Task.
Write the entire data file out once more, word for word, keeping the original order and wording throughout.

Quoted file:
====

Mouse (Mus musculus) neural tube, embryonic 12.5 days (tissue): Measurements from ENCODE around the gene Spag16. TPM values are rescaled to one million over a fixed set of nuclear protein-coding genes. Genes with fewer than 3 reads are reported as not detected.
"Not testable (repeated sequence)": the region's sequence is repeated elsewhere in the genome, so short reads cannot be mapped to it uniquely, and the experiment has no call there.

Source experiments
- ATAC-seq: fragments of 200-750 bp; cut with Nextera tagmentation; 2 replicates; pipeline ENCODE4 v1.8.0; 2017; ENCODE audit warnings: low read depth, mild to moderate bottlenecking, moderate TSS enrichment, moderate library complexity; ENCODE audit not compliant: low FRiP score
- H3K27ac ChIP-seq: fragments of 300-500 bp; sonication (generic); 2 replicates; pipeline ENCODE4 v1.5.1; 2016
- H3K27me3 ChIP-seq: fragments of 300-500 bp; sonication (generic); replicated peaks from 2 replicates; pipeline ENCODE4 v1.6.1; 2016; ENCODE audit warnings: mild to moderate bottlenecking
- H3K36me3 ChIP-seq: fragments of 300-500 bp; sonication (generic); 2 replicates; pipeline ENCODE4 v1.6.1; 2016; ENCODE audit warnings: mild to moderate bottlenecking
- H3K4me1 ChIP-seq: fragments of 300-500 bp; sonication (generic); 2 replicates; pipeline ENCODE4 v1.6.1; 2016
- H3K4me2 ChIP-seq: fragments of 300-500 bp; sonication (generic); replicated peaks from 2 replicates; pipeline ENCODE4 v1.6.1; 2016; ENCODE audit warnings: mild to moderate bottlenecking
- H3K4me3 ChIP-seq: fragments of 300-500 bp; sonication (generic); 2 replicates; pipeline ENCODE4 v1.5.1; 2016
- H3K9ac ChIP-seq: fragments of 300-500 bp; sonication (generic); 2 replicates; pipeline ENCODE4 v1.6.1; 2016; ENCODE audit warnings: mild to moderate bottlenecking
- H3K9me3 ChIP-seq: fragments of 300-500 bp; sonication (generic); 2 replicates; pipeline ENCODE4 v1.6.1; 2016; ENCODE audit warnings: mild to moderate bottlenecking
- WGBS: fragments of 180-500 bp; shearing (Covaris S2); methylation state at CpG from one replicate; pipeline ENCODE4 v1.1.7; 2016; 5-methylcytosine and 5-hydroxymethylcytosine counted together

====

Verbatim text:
Mouse (Mus musculus) neural tube, embryonic 12.5 days (tissue): Measurements from ENCODE around the gene Spag16. TPM values are rescaled to one million over a fixed set of nuclear protein-coding genes. Genes with fewer than 3 reads are reported as not detected.
"Not testable (repeated sequence)": the region's sequence is repeated elsewhere in the genome, so short reads cannot be mapped to it uniquely, and the experiment has no call there.

Source experiments
- ATAC-seq: fragments of 200-750 bp; cut with Nextera tagmentation; 2 replicates; pipeline ENCODE4 v1.8.0; 2017; ENCODE audit warnings: low read depth, mild to moderate bottlenecking, moderate TSS enrichment, moderate library complexity; ENCODE audit not compliant: low FRiP score
- H3K27ac ChIP-seq: fragments of 300-500 bp; sonication (generic); 2 replicates; pipeline ENCODE4 v1.5.1; 2016
- H3K27me3 ChIP-seq: fragments of 300-500 bp; sonication (generic); replicated peaks from 2 replicates; pipeline ENCODE4 v1.6.1; 2016; ENCODE audit warnings: mild to moderate bottlenecking
- H3K36me3 ChIP-seq: fragments of 300-500 bp; sonication (generic); 2 replicates; pipeline ENCODE4 v1.6.1; 2016; ENCODE audit warnings: mild to moderate bottlenecking
- H3K4me1 ChIP-seq: fragments of 300-500 bp; sonication (generic); 2 replicates; pipeline ENCODE4 v1.6.1; 2016
- H3K4me2 ChIP-seq: fragments of 300-500 bp; sonication (generic); replicated peaks from 2 replicates; pipeline ENCODE4 v1.6.1; 2016; ENCODE audit warnings: mild to moderate bottlenecking
- H3K4me3 ChIP-seq: fragments of 300-500 bp; sonication (generic); 2 replicates; pipeline ENCODE4 v1.5.1; 2016
- H3K9ac ChIP-seq: fragments of 300-500 bp; sonication (generic); 2 replicates; pipeline ENCODE4 v1.6.1; 2016; ENCODE audit warnings: mild to moderate bottlenecking
- H3K9me3 ChIP-seq: fragments of 300-500 bp; sonication (generic); 2 replicates; pipeline ENCODE4 v1.6.1; 2016; ENCODE audit warnings: mild to moderate bottlenecking
- WGBS: fragments of 180-500 bp; shearing (Covaris S2); methylation state at CpG from one replicate; pipeline ENCODE4 v1.1.7; 2016; 5-methylcytosine and 5-hydroxymethylcytosine counted together